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McKarragle History, Family Crest & Coats of Arms



In Scottish history, few names go farther back than McKarragle, whose ancestors lived among the clans of the Pictish tribe. The ancestors of the McKarragle family lived in the lands of Cargill in east Perthshire where the family at one time had extensive territories.


Early Origins of the McKarragle family


The surname McKarragle was first found in Perthshire (Gaelic: Siorrachd Pheairt) former county in the present day Council Area of Perth and Kinross, located in central Scotland. Cargill is a parish containing, with the villages of Burreltown, Wolfhill, and Woodside. "This place, of which the name, of Celtic origin, signifies a village with a church, originally formed a portion of the parish of Cupar-Angus, from which, according to ancient records, it was separated prior to the year 1514." [1]CITATION[CLOSE]
Lewis, Samuel, A Topographical Dictionary of Scotland. Institute of Historical Research, 1848, Print.

Further to the south Cowgill is an ecclesiastical district, in the parochial chapelry of Dent, parish and union of Sedbergh in the West Riding of Yorkshire. [2]CITATION[CLOSE]
Lewis, Samuel, A Topographical Dictionary of England. Institute of Historical Research, 1848, Print.

The Yorkshire Poll Tax Rolls of 1379 listed Johannes de Colgyll and Alicia de Colgyll as holding lands there at that time. [3]CITATION[CLOSE]
Bardsley, C.W, A Dictionary of English and Welsh Surnames: With Special American Instances. Wiltshire: Heraldry Today, 1901. Print. (ISBN 0-900455-44-6)


Early History of the McKarragle family


This web page shows only a small excerpt of our McKarragle research.
Another 107 words (8 lines of text) covering the years 1283, 1457, 1681, 1685, 1619, 1681, 1638, 1643 and 1681 are included under the topic Early McKarragle History in all our PDF Extended History products and printed products wherever possible.

McKarragle Spelling Variations


Although Medieval Scotland lacked a basic set of spelling rules, which meant that scribes recorded names according to their sounds it was not uncommon for the names of a father and son to be recorded differently. As a result, there are many spelling variations of Scottish single names. McKarragle has been written Cargill, Cargille, Carnigill, Cargile, Kergylle, Cargyle, Carrigle, McGirl and many more.

Early Notables of the McKarragle family (pre 1700)


Another 48 words (3 lines of text) are included under the topic Early McKarragle Notables in all our PDF Extended History products and printed products wherever possible.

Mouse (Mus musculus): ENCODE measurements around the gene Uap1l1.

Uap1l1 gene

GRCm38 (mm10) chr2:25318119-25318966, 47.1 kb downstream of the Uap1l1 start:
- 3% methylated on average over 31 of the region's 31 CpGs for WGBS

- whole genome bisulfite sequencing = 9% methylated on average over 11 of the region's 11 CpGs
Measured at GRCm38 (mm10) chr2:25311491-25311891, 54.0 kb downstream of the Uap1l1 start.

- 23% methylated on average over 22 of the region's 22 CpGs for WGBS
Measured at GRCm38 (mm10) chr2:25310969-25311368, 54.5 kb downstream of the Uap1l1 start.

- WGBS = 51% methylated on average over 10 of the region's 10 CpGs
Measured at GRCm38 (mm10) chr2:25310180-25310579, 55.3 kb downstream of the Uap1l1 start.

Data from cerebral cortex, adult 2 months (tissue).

Migration of the McKarragle family to Ireland


Some of the McKarragle family moved to Ireland, but this topic is not covered in this excerpt. More information about their life in Ireland is included in all our PDF Extended History products and printed products wherever possible.

Migration of the McKarragle family to the New World and Oceana


Thousands of Scots left their home country to travel to Ireland or Australia, or to cross the Atlantic for the North American colonies. The difficult crossing was an enormous hurdle, but those who survived found freedom and opportunity in ample measure. Some Scots even fought for their freedom in the American War of Independence. This century, their ancestors have become aware of the illustrious history of the Scots in North America and at home through Clan societies and other organizations. Passenger and immigration lists show many early and influential immigrants bearing the name McKarragle: David Cargill arrived who in New York State in 1740; with James, Jean, John, Margaret; Elizabeth Cargill settled in New York State in 1740; J. and William Cargill settled in Baltimore Maryland in 1820..

The McKarragle Motto


The motto was originally a war cry or slogan. Mottoes first began to be shown with arms in the 14th and 15th centuries, but were not in general use until the 17th century. Thus the oldest coats of arms generally do not include a motto. Mottoes seldom form part of the grant of arms: Under most heraldic authorities, a motto is an optional component of the coat of arms, and can be added to or changed at will; many families have chosen not to display a motto.

Motto: Domino confido
Motto Translation: Confide in the Lord.


McKarragle Family Crest Products



See Also



Citations


  1. ^ Lewis, Samuel, A Topographical Dictionary of Scotland. Institute of Historical Research, 1848, Print.
  2. ^ Lewis, Samuel, A Topographical Dictionary of England. Institute of Historical Research, 1848, Print.
  3. ^ Bardsley, C.W, A Dictionary of English and Welsh Surnames: With Special American Instances. Wiltshire: Heraldry Today, 1901. Print. (ISBN 0-900455-44-6)


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